December 2019 Instructional Coaching Must-Reads

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Happy Holidays from your friends at TeachBoost! 🎄🎁 We're wrapping up 2019 with the top articles from December's weekly coaching roundups. Learn how coaches can support teacher retention by helping them find a sense of purpose, how one coach used gamification to create an environment of risk-taking, key factors that are crucial to great instructional coaching, and more!

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Helping Teachers Find Their Purpose through Self-Awareness

Naomi Ward explains how important it is to teacher well-being and retention that they hold a sense of purpose and self-worth, and how coaches can help foster that.

"All teachers have essential qualities that make their presence and impact unique, and when they are inhabiting such qualities, there is flow, fulfillment, and meaning. If we lose this sense, we lose direction, our sense of worth, and connection to what brings us joy. . . . Therefore understanding and articulating our identity and purpose is an urgent task."

Would You Be Willing?

Vicki Collet has some great advice for coaches on being more conscious of the language they use when working with teachers, so that they can better create a culture of change and innovation.

"Offering choice increases ownership and honors a teacher’s professional knowledge and her knowledge of her own students. A coach’s language about instructional decisions can enhance the willingness for change. Choosing your words carefully might help a teacher to see a situation (and even to see you) in a new light."

Gamification to Support Professional Learning

Lindsay Zilly created an environment that promotes risk-taking through gamification as a fun alternative to standard professional development.

"Teachers respond well to personalized PD sessions that are authentic and relevant, so it made sense to create bite-sized opportunities for educators to learn at their own pace. Learning about something of interest to them made the experience more engaging and memorable. Gamification games made learning more fun and added an element of competition that encouraged all teachers to find a way to participate at a level they felt comfortable with."

The Role of Struggle

Steve Barkley shares a great analogy between a lifeguard and teacher, exploring whether it's more important to "save" struggling teachers or to provide tools to teach them instead.

"Often in my workshops with teachers, I ask for groups to generate a list of student production behaviors that increase student learning outcomes. . . . For me it illustrates the complexity of teaching. Now I’m wondering if instructional coaches might at times be in a similar complex role. When to be a saving lifeguard and when to be a swim coach promoting a struggle?"

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Joyful Noise

Mary Ann Ranells strongly recommends celebrating successes with your peers in professional learning communities.

"We know that collaboration makes the difference between success and valiant attempts. . . . While visiting schools, I rediscovered the essence of professional learning communities from the joyful noise I heard, felt, and witnessed. The more time I spent in the schools, the more I became amazed and enthralled with the heart and soul of celebration. There seemed to be a tiered system of school-wide events, with teachers creating classroom memories, random acts of kindness, student voices, and more."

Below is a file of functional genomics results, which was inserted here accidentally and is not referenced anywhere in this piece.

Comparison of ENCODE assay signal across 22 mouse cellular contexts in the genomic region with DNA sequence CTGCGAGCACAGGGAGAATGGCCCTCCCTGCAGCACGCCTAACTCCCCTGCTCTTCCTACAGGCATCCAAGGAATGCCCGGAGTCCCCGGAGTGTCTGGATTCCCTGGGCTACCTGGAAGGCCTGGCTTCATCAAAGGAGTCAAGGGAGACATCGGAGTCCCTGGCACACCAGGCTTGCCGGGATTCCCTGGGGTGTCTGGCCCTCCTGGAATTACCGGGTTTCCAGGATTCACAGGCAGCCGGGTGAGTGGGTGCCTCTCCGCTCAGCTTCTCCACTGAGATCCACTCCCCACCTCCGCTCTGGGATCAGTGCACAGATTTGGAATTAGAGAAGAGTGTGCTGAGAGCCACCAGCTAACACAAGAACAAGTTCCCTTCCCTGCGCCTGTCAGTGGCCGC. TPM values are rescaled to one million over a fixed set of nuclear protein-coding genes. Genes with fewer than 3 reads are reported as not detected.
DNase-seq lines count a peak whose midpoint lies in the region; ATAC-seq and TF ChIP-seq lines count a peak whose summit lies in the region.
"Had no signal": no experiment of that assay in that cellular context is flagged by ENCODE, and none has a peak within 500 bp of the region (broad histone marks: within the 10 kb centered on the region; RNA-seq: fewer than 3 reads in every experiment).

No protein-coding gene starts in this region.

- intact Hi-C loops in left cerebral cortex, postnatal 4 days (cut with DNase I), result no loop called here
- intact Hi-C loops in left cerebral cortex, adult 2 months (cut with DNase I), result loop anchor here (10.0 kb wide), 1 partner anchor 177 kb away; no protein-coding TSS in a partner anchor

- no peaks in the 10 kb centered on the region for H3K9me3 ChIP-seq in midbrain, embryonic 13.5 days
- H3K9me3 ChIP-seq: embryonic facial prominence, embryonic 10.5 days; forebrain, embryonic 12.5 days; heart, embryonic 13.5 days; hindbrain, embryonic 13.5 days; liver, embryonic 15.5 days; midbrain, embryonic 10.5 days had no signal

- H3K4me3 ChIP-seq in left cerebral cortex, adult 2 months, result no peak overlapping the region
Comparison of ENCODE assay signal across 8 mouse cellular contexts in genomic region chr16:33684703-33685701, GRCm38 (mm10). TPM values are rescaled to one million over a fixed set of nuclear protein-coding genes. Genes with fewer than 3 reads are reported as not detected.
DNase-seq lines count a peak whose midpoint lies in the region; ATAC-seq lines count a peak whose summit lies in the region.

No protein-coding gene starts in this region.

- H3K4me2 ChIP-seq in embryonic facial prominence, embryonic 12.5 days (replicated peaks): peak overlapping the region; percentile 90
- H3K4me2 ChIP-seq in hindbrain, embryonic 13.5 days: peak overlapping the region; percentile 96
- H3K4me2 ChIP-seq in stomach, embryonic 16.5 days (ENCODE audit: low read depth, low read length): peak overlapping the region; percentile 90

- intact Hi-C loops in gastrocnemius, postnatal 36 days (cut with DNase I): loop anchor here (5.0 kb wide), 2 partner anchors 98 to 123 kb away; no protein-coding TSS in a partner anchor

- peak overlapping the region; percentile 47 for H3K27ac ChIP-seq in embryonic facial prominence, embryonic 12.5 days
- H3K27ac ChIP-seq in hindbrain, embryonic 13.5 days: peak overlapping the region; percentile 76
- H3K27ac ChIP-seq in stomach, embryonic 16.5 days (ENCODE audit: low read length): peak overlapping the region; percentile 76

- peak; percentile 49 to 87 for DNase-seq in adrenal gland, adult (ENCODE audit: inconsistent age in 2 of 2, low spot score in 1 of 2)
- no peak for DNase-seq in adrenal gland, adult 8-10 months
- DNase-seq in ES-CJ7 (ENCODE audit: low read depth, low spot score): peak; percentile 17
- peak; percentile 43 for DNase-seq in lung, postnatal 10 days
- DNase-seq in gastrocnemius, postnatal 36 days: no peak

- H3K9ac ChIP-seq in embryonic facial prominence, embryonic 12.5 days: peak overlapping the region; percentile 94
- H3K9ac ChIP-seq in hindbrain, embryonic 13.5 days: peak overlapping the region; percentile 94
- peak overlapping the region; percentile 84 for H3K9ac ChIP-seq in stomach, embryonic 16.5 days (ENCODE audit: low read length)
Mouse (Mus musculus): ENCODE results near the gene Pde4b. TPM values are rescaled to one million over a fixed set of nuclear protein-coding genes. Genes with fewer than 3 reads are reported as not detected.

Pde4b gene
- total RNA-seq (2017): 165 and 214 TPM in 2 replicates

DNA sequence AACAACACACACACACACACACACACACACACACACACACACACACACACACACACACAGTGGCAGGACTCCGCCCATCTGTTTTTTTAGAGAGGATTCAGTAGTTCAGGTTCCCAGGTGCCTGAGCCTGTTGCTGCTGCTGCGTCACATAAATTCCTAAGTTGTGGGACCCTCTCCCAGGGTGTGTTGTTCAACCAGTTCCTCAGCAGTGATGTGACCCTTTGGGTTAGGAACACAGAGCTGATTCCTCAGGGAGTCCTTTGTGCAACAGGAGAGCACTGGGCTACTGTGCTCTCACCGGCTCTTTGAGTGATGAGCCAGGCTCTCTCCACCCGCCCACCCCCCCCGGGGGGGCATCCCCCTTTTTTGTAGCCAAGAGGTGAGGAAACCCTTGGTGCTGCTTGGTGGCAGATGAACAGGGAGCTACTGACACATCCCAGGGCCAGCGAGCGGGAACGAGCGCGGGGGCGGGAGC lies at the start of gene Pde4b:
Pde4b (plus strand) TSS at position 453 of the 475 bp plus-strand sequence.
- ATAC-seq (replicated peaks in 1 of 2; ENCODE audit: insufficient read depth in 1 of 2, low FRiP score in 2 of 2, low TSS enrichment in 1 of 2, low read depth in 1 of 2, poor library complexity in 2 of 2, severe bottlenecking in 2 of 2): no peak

Coaching Resistant Teachers

Elena Aguilar offers three techniques to help reduce teacher resistance and provides example conversations for each one.

" Clearly naming and acknowledging the quality of the experience for the educator helps heighten their awareness – and this initiates their own power. Educators have a lot more influence than they may realize in moments where they feel overwhelmed. It is important not to lose sight of their power of influence. We need to help them elevate and focus on positive ways to improve the learning experience for kids."

Seven Success Factors for Great Instructional Coaching

Jim Knight and Matthew Kelly identify some key components that are crucial for effective instructional coaching.

"While every coaching situation presents unique challenges, an established process for guiding the coaching experience ensures that instructional coaches have all the tools they need to help teachers set and achieve their goals. . . . At the most fundamental level, coaches will struggle if their principles don't believe in coaching or professional development."

Planning Questions for Coaching Conferencing and PLC Facilitation

Steve Barkley promotes the "Questioning for Learning" framework as a way for coaches to prepare for meetings, PD sessions, and more.

"Questions from perception, induction, analysis, and same/different work together to help gather information. When approaching or experiencing something new, these questions set the stage for exploring deeper. . . . I consciously turn to the Questions for Learning framework to preplan some of the questions I will use in an upcoming coaching session, facilitation, or PD workshop. Having a few anchor questions prepared allows me to be a better listener and thus increase the personalization of the process."

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